FLORHAM PARK, N.J. (AP) — Corey Davis thought he had moved on from the most painful loss of his life. The lingering sadness told him otherwise.
The New York Jets wide receiver's older brother Titus died of kidney cancer on Nov. 11, 2020, and Davis dealt with the grief the only way he knew how.
He played a football game the next day.
Then a member of the Tennessee Titans, Davis caught five passes for 65 yards in a loss to the Indianapolis Colts. He continued that season to use his brother's memory as motivation. That stayed true even last year after he signed a three-year, $37.5 million contract with the Jets.
But injuries and inconsistency made his first season in New York mostly one to forget. And the sorrow he felt from his brother's death never left him, and it only intensified after he was lost for the season following core muscle surgery.
“I was just going through a little bit mentally,” Davis said Thursday. "The past couple of years have been pretty rough and I feel like I haven’t really had the time to kind of dissect everything. I mean, I lost my brother and my homie, my best friend, and I never really had time to breathe after that happened. And I feel like this offseason was the first time I really, you know, kind of had the time to think about it and actually put him to rest.
“But it was tough. I got through it and I’m better because of it.”
Davis kept his feelings to himself, trying to navigate the pain alone until it became too much to handle. He finally poured his heart out to his wife Bailey, whose listened as he finally moved on from the emotions that he bottled up for so long.
“She was patient with me the whole time,” Davis said. “She didn’t (act) too pushy or, you know, too standoffish or whatever. She was right there, patient. And whenever I was ready to talk and kind of go through that, she was the one I went to.”
Davis knows his brother, who was two years older and had a few stops as a wide receiver in the NFL — including with the Jets — wouldn't want his death to derail his dreams.
Davis is ready — mentally and physically — to be the player he expects to be every time he takes the field. Not the one who played in only nine games last season, when he had 34 catches for 492 yards and four touchdowns — with some dropped passes mixed in.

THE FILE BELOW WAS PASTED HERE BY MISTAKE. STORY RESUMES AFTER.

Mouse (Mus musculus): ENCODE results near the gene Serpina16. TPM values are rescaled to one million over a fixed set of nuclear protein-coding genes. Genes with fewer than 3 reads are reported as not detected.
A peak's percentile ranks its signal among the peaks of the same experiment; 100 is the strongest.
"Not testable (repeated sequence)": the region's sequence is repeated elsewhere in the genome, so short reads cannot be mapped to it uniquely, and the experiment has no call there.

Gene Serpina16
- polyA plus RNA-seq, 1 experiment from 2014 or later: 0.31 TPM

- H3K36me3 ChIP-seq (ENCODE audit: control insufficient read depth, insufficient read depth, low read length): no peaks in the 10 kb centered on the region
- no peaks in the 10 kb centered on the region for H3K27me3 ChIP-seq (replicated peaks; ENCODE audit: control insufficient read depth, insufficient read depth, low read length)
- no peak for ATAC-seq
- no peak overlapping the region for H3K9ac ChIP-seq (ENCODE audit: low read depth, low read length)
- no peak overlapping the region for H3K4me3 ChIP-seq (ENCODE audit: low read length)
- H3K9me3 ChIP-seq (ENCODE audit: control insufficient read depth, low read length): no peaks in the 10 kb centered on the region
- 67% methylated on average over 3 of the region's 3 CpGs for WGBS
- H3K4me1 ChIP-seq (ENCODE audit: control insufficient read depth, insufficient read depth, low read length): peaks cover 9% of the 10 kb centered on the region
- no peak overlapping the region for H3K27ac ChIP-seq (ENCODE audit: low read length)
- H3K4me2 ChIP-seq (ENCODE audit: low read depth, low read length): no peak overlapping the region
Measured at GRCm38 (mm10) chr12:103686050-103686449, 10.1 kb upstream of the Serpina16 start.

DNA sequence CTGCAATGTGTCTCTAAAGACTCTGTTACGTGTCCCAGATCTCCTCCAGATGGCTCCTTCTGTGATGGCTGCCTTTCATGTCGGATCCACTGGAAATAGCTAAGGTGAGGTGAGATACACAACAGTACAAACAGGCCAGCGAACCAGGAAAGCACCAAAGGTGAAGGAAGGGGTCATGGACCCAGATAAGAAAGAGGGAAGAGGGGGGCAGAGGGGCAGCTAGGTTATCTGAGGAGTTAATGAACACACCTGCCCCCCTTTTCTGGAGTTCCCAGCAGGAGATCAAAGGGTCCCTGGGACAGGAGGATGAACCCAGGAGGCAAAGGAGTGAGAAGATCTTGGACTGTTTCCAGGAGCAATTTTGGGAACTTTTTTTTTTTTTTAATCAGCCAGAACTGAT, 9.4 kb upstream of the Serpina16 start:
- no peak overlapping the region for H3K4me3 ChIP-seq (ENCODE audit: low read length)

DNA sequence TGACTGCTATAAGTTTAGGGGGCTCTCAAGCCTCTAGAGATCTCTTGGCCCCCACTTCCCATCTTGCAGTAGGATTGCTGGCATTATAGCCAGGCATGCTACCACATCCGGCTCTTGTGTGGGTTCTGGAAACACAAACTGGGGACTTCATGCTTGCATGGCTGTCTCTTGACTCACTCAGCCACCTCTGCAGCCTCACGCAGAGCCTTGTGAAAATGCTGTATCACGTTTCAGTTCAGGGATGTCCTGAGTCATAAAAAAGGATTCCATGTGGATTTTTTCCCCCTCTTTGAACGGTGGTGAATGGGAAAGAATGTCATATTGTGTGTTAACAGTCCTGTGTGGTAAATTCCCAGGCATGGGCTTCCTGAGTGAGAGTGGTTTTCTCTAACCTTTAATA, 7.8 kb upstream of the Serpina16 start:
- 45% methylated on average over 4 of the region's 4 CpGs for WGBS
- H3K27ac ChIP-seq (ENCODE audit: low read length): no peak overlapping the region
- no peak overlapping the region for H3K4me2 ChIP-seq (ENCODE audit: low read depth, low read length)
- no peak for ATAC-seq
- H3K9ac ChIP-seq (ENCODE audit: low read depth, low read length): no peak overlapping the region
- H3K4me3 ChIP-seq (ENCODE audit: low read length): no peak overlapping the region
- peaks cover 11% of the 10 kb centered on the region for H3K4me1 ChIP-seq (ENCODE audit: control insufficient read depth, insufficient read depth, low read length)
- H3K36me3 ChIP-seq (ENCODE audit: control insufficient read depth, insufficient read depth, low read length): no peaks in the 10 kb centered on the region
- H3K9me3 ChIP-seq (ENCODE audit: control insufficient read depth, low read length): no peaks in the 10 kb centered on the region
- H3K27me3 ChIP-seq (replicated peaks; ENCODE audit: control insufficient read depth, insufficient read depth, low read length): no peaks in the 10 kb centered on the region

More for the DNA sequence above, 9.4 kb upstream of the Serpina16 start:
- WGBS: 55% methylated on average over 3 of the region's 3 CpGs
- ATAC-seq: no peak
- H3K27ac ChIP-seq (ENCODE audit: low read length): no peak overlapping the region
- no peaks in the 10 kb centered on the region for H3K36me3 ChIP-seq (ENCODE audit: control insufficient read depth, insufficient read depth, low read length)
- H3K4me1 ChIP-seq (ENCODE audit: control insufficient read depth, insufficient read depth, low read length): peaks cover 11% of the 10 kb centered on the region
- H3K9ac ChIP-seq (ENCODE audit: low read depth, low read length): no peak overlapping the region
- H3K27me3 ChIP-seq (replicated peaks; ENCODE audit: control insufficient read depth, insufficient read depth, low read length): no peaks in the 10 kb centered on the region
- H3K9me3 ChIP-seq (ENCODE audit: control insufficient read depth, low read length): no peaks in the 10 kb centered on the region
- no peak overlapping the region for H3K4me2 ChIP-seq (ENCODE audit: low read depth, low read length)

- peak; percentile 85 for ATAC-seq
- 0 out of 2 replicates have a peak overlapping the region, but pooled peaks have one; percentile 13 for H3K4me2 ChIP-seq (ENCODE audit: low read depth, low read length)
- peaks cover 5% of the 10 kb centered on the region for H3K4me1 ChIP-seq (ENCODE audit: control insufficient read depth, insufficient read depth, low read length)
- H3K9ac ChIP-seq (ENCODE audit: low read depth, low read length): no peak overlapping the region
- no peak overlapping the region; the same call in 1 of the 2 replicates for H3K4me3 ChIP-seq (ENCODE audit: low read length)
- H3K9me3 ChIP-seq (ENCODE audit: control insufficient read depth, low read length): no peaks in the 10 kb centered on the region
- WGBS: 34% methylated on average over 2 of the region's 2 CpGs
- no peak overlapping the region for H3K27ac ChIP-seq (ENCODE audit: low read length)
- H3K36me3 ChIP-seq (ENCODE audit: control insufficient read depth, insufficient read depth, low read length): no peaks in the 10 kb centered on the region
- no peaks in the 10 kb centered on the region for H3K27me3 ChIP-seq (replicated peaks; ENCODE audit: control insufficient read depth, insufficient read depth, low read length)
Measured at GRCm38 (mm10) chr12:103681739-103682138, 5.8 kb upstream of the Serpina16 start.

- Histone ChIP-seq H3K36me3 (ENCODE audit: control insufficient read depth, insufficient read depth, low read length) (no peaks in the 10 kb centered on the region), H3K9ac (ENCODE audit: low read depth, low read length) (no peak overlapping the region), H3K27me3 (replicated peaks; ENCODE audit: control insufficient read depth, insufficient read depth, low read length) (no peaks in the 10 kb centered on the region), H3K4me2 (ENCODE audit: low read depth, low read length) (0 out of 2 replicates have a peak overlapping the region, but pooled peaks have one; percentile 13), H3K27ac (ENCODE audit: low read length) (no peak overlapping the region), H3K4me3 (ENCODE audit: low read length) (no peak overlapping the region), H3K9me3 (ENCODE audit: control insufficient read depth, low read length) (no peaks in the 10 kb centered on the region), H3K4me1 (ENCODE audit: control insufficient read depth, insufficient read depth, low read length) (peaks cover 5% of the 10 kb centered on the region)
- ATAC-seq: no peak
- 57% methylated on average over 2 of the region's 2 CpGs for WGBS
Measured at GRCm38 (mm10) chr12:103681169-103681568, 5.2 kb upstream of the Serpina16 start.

“I kind of feel like I grew a lot mentally, spiritually,” the 27-year-old Davis said. “Just took a lot of steps forward. And it was necessary, what I needed. But, man, I feel good coming out of here. A lot more clarity, that's for sure.”
The Jets added more playmakers in the offseason by drafting speedy wide receiver Garrett Wilson in the first round and potential No. 1 running back Breece Hall in the second. They also signed tight ends C.J. Uzomah and Tyler Conklin in free agency, and re-signed versatile receiver Braxton Berrios.
But Davis is still a key part of what the Jets hope to do on offense with second-year quarterback Zach Wilson. He's the veteran among a promising group of receivers and a player who can change games with his abilities.
“He looks great,” offensive coordinator Mike LaFleur said recently. “He’s always looked the part from a physical standpoint. He looks good, he’s moving good.”
Davis is practicing during the voluntary portion of the offseason, saying he has felt completely healthy since March.
“I have missed it,” Davis said. “It feels like it’s been a little while, but we’re starting to get back into it and I feel good, running around healthy, so I've got to keep it going.”
Wilson and Davis spent a few days working out together in March in Nashville, part of the quarterback's efforts to build even stronger bonds with his receivers this offseason. Wilson had similar sessions in Arizona and Florida, and also had passing practices back home in Utah.
“That shows the type of leader he is, the type of guy he is to hop on a plane and go all across the country to throw with guys,” Davis said. “Shows how bad he wants it.”
Same for Davis, who joined the Jets with big expectations. This season, he plans to live up to them.
“I wanted to come here and do a lot of things — lead and, you know, be a leading receiver,” Davis said. “It’s just unfortunate that I got injured and that happened. But now it’s a new year and I’m ready to attack it.”
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